This method of low-key lighting appeals to me because I can use it to isolate flowers while they are still in the garden. No cutting of the blooms or doing something that would damage the plant. Just set up your tripod and snap away. After a bit of practice, I decided that this is the perfect technique to use at the public garden.
To use this method, you only need a camera, your trusty tripod, a good ND filter, and a flash. Having a wide-angle macro lens helps, but you’ll be OK with any lens that can get close to the flowers. For the off-camera flash, it’s hit or miss if you try to trigger it by hand. What really works best is to have the flash triggered remotely (S1 mode on my flash) and synced with the shutter. The full camera, flash, lens and filter settings are detailed at the end of this article.
For the setup, you put your camera on the tripod about 6-12” from the bloom you are interested in. With the ND filter on the lens, focus on the bloom and hold the flash just off frame, but as close to the bloom as you can get.
The idea is that when you capture the image, the intense light from the flash will illuminate the flower, but not the background or the rest of the plant. With careful placement of the flash, you can get incredible shadows and depth of texture on the blossom.
Into the Garden
With this in mind, I went hunting through the Peony garden looking for blooms that had the feeling of ballerinas and dancers.
What I love best about this method of capturing the flowers, is that you don’t have to cut them and drag them back to the studio. These images were captured in full daylight, in a garden filled with plants and people. With total control of the lighting, you can get the shadows and highlights exactly where you want them. And finally, if the blossom is being blown around by the wind, the fact that you are using a flash to create the light stops the flower’s wiggle in its tracks.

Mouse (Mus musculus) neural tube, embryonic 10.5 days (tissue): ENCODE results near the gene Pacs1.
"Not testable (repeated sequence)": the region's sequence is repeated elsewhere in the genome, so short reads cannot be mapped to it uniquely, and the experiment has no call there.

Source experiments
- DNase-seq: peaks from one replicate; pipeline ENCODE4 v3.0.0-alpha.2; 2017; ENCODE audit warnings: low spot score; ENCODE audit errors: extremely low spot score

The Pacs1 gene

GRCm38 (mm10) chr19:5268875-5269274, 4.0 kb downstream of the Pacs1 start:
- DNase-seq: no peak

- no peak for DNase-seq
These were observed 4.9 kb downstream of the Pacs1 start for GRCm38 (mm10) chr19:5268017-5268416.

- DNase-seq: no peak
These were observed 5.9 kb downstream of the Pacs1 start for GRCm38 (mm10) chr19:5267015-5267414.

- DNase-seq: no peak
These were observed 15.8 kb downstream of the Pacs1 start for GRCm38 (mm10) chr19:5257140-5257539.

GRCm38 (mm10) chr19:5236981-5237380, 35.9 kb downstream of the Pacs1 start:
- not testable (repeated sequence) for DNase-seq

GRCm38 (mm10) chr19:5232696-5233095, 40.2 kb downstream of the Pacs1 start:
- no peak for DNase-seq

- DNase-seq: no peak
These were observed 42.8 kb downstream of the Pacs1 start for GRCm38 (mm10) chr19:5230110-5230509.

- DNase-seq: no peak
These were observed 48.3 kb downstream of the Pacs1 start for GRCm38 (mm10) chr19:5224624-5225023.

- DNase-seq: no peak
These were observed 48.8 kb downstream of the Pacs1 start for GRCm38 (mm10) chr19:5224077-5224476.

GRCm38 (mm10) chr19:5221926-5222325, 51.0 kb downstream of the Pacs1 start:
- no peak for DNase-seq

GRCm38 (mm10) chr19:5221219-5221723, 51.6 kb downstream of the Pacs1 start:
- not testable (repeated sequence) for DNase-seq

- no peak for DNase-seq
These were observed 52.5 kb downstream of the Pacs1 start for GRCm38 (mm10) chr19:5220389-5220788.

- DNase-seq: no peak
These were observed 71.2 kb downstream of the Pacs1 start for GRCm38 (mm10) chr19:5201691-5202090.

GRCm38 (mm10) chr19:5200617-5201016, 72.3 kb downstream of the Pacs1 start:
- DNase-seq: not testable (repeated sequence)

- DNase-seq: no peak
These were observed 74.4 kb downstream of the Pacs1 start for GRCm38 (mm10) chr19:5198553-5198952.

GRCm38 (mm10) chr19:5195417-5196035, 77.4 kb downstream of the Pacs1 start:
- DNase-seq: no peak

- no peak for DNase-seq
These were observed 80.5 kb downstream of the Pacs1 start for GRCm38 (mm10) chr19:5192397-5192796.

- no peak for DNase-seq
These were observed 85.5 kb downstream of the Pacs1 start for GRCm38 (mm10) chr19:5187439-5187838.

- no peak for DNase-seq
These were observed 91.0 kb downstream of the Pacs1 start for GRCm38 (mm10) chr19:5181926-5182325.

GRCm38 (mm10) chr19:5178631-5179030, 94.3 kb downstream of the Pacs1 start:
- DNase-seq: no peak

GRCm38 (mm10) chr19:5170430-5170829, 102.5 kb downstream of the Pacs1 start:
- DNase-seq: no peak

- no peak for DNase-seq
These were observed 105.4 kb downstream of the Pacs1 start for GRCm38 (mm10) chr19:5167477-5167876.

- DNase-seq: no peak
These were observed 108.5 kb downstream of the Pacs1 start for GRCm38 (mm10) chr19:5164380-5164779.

I found that the best flower subjects are the ones that slightly stand out from the stems and leaves of the plant. They are easier to set the tripod close to and move the flash around to get the lighting correct.
With a little practice, isolating the blooms is simple and a lot of fun. I’m sure I was quite a sight working my way around the garden with my tripod and flash, but the end result was well worth it.
On the way out, I stopped at some of the Azaleas, Rhododendrons and Dogwoods that ringed the main Peony garden. The low-key method worked well on them too. It was harder to isolate the “Rhodies”, but the Dogwood was a great subject.
Next time you go to the garden or the park, try this technique. Just remember that the illumination power of the flash falls off pretty quickly, so get up close and personal to the blossom.
Camera – Sony a6300
ISO – 100
Shutter – 1/60th
Lens – Sigma 28mm mini-wide macro @ f4-5.6
Filter – ICE ND 1000
Flash – Neewer NW320
Where is this?
Nichols Arboretum, 1610 Washington Hts. Ann Arbor, MI 48104
The garden is adjacent to the University of Michigan Medical Center & the Mott Children’s Hospital.
Information on the Peony Garden at the Nichols Arboretum is at http://peony.mbgna.umich.edu/